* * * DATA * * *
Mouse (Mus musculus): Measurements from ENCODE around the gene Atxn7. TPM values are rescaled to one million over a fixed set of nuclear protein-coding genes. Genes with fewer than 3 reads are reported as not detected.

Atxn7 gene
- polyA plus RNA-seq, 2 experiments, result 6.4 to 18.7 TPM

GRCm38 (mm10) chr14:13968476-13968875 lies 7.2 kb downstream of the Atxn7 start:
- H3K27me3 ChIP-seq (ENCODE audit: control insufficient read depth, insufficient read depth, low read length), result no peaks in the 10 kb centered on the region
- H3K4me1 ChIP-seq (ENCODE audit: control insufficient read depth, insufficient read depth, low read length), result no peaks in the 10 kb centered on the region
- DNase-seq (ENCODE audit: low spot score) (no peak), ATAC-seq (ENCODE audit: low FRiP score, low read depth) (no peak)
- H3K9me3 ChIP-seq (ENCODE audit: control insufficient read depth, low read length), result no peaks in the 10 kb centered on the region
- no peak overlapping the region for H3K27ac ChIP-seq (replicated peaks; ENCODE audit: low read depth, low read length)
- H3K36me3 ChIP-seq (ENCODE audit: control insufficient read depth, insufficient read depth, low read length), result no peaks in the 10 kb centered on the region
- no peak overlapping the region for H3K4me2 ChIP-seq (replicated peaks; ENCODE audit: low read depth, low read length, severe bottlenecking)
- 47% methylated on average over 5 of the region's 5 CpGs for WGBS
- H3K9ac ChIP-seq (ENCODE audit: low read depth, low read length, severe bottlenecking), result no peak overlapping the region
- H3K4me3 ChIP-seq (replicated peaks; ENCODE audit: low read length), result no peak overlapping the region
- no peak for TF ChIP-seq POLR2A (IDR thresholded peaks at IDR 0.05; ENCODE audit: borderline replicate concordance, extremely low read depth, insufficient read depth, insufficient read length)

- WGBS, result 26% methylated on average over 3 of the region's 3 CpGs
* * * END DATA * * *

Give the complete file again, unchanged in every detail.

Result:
Mouse (Mus musculus): Measurements from ENCODE around the gene Atxn7. TPM values are rescaled to one million over a fixed set of nuclear protein-coding genes. Genes with fewer than 3 reads are reported as not detected.

Atxn7 gene
- polyA plus RNA-seq, 2 experiments, result 6.4 to 18.7 TPM

GRCm38 (mm10) chr14:13968476-13968875 lies 7.2 kb downstream of the Atxn7 start:
- H3K27me3 ChIP-seq (ENCODE audit: control insufficient read depth, insufficient read depth, low read length), result no peaks in the 10 kb centered on the region
- H3K4me1 ChIP-seq (ENCODE audit: control insufficient read depth, insufficient read depth, low read length), result no peaks in the 10 kb centered on the region
- DNase-seq (ENCODE audit: low spot score) (no peak), ATAC-seq (ENCODE audit: low FRiP score, low read depth) (no peak)
- H3K9me3 ChIP-seq (ENCODE audit: control insufficient read depth, low read length), result no peaks in the 10 kb centered on the region
- no peak overlapping the region for H3K27ac ChIP-seq (replicated peaks; ENCODE audit: low read depth, low read length)
- H3K36me3 ChIP-seq (ENCODE audit: control insufficient read depth, insufficient read depth, low read length), result no peaks in the 10 kb centered on the region
- no peak overlapping the region for H3K4me2 ChIP-seq (replicated peaks; ENCODE audit: low read depth, low read length, severe bottlenecking)
- 47% methylated on average over 5 of the region's 5 CpGs for WGBS
- H3K9ac ChIP-seq (ENCODE audit: low read depth, low read length, severe bottlenecking), result no peak overlapping the region
- H3K4me3 ChIP-seq (replicated peaks; ENCODE audit: low read length), result no peak overlapping the region
- no peak for TF ChIP-seq POLR2A (IDR thresholded peaks at IDR 0.05; ENCODE audit: borderline replicate concordance, extremely low read depth, insufficient read depth, insufficient read length)

- WGBS, result 26% methylated on average over 3 of the region's 3 CpGs